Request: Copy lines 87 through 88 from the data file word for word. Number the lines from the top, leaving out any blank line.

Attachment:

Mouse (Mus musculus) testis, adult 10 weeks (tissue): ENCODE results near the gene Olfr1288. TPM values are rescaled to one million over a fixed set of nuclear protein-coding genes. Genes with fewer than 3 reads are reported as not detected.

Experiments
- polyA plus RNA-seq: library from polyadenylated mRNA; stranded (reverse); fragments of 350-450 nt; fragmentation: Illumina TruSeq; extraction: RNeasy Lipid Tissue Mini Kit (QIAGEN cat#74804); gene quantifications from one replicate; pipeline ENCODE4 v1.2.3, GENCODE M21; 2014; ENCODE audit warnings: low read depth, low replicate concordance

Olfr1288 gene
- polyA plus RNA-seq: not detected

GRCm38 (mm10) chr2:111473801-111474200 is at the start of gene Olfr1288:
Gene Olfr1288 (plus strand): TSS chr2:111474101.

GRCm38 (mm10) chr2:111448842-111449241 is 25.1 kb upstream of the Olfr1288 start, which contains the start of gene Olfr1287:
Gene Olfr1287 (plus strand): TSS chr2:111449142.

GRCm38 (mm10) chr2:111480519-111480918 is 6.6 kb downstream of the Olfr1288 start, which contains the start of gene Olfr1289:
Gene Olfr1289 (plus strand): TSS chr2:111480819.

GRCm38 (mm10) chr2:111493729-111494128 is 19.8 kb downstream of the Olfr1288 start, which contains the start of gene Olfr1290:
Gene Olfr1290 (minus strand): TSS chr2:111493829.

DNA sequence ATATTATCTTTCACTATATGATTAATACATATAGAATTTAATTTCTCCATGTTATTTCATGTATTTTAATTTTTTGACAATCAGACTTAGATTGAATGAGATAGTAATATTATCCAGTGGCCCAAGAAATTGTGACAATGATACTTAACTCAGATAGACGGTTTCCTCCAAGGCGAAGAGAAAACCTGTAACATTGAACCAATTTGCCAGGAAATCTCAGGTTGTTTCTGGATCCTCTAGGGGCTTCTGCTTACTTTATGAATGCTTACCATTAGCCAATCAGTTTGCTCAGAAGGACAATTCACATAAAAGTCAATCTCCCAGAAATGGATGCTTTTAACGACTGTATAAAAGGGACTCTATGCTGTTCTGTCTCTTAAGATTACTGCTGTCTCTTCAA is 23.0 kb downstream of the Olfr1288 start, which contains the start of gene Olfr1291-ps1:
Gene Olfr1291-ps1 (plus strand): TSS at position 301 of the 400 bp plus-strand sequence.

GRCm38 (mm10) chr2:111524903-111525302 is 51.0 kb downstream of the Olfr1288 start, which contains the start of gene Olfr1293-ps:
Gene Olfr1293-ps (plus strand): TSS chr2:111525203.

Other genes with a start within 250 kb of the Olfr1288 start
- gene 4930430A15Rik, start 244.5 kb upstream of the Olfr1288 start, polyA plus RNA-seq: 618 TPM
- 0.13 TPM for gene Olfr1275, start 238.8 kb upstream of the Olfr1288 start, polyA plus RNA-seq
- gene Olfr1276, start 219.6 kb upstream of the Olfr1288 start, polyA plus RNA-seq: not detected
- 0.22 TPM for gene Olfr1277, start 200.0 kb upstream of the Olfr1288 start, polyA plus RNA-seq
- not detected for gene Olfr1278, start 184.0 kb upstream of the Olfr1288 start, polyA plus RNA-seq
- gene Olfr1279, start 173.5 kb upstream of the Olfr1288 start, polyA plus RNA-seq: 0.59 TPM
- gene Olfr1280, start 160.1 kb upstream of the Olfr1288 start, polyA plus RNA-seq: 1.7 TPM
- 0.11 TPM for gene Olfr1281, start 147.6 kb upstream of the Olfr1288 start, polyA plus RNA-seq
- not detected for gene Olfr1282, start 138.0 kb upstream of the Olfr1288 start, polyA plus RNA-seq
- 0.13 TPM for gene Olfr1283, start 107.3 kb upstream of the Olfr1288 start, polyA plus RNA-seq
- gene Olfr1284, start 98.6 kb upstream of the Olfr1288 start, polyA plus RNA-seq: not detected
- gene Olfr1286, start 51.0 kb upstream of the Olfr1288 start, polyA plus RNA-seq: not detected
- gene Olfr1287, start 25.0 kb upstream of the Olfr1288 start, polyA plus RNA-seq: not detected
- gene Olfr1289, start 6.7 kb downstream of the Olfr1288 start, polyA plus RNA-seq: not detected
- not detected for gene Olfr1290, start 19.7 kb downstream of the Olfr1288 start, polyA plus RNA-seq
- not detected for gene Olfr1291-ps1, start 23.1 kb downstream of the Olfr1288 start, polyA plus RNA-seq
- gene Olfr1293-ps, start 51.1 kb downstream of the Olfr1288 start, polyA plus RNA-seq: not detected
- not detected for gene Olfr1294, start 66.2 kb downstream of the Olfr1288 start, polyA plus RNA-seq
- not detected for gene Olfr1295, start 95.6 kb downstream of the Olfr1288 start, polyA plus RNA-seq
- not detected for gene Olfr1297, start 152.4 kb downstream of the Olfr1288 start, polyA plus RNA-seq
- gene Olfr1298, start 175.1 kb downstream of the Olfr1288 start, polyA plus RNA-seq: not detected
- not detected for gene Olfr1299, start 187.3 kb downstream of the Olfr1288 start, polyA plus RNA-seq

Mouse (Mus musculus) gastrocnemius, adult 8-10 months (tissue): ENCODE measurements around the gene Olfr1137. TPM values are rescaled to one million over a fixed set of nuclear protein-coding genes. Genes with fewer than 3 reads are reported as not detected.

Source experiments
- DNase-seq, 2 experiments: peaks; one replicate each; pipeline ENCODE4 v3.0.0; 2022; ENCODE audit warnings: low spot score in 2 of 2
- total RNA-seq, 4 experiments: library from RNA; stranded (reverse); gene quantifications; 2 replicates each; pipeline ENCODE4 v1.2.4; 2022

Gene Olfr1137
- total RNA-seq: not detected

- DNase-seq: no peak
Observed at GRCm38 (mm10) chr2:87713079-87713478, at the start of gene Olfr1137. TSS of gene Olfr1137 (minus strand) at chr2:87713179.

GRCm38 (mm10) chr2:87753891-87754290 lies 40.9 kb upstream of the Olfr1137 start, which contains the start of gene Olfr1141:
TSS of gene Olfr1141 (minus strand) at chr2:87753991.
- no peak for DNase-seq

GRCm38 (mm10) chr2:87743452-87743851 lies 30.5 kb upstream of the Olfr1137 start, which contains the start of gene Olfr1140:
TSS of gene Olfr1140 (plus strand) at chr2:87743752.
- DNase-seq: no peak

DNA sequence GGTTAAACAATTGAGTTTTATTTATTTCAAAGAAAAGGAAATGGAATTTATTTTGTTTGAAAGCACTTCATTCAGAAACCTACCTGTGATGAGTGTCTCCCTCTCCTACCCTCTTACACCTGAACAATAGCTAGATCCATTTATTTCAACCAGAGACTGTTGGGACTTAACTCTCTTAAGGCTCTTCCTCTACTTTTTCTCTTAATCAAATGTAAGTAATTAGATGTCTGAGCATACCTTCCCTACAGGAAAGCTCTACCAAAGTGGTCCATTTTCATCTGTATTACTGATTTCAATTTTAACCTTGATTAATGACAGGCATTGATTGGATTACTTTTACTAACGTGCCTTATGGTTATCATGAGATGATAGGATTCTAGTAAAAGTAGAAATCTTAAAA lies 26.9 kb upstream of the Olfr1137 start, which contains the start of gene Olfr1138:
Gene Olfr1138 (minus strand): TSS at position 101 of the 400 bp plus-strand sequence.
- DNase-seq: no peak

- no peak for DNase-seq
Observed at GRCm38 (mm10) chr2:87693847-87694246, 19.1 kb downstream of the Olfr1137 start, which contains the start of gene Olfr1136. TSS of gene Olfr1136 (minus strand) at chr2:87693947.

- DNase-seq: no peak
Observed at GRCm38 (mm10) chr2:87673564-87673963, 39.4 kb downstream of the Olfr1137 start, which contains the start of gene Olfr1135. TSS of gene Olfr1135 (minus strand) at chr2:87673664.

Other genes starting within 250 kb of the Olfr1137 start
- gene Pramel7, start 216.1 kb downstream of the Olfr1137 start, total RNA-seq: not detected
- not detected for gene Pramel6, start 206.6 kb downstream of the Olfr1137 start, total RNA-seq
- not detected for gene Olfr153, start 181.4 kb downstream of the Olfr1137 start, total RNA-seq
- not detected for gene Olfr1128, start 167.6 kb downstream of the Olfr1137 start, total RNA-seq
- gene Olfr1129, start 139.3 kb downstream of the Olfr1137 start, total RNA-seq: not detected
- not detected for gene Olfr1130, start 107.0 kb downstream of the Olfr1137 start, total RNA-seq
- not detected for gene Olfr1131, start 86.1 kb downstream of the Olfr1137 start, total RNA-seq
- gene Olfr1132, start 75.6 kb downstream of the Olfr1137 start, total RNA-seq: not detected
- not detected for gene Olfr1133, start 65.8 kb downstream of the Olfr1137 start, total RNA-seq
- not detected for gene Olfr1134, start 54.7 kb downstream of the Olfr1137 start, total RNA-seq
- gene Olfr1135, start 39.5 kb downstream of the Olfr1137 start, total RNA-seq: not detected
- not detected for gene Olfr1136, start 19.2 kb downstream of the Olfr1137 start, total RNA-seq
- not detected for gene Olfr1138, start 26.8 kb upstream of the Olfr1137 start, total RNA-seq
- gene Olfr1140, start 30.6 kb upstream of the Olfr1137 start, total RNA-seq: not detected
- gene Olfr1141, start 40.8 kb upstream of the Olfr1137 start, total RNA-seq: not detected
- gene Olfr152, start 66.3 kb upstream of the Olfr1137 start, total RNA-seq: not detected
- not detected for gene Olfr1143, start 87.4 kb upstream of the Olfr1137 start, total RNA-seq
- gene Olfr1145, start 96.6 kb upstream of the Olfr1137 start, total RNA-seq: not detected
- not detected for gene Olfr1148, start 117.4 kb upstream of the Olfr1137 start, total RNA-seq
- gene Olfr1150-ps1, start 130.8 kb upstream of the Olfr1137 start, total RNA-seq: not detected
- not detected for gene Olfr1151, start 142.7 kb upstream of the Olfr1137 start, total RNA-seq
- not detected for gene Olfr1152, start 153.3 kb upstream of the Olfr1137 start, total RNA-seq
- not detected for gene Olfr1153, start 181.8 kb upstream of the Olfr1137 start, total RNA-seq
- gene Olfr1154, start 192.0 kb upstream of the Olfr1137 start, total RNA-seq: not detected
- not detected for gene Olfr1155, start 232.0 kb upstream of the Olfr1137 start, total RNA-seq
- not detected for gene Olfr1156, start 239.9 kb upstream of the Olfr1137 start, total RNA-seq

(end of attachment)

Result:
- not detected for gene Olfr1155, start 232.0 kb upstream of the Olfr1137 start, total RNA-seq
- not detected for gene Olfr1156, start 239.9 kb upstream of the Olfr1137 start, total RNA-seq